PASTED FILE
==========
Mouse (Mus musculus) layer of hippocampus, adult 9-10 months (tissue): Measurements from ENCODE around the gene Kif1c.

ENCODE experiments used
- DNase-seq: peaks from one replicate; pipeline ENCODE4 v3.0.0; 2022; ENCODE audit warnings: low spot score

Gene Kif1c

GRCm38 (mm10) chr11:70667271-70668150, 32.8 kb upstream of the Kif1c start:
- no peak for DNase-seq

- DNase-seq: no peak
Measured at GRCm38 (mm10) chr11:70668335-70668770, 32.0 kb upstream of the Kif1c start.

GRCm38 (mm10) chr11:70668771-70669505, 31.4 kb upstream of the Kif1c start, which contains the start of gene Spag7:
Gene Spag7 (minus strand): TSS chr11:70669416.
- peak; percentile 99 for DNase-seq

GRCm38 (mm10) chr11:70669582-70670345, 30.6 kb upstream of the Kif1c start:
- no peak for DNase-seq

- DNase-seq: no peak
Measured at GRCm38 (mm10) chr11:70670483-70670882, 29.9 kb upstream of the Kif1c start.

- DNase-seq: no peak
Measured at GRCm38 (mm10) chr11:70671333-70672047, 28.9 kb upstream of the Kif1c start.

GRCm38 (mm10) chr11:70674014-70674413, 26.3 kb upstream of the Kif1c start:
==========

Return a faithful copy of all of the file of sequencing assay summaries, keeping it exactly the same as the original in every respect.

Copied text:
Mouse (Mus musculus) layer of hippocampus, adult 9-10 months (tissue): Measurements from ENCODE around the gene Kif1c.

ENCODE experiments used
- DNase-seq: peaks from one replicate; pipeline ENCODE4 v3.0.0; 2022; ENCODE audit warnings: low spot score

Gene Kif1c

GRCm38 (mm10) chr11:70667271-70668150, 32.8 kb upstream of the Kif1c start:
- no peak for DNase-seq

- DNase-seq: no peak
Measured at GRCm38 (mm10) chr11:70668335-70668770, 32.0 kb upstream of the Kif1c start.

GRCm38 (mm10) chr11:70668771-70669505, 31.4 kb upstream of the Kif1c start, which contains the start of gene Spag7:
Gene Spag7 (minus strand): TSS chr11:70669416.
- peak; percentile 99 for DNase-seq

GRCm38 (mm10) chr11:70669582-70670345, 30.6 kb upstream of the Kif1c start:
- no peak for DNase-seq

- DNase-seq: no peak
Measured at GRCm38 (mm10) chr11:70670483-70670882, 29.9 kb upstream of the Kif1c start.

- DNase-seq: no peak
Measured at GRCm38 (mm10) chr11:70671333-70672047, 28.9 kb upstream of the Kif1c start.

GRCm38 (mm10) chr11:70674014-70674413, 26.3 kb upstream of the Kif1c start: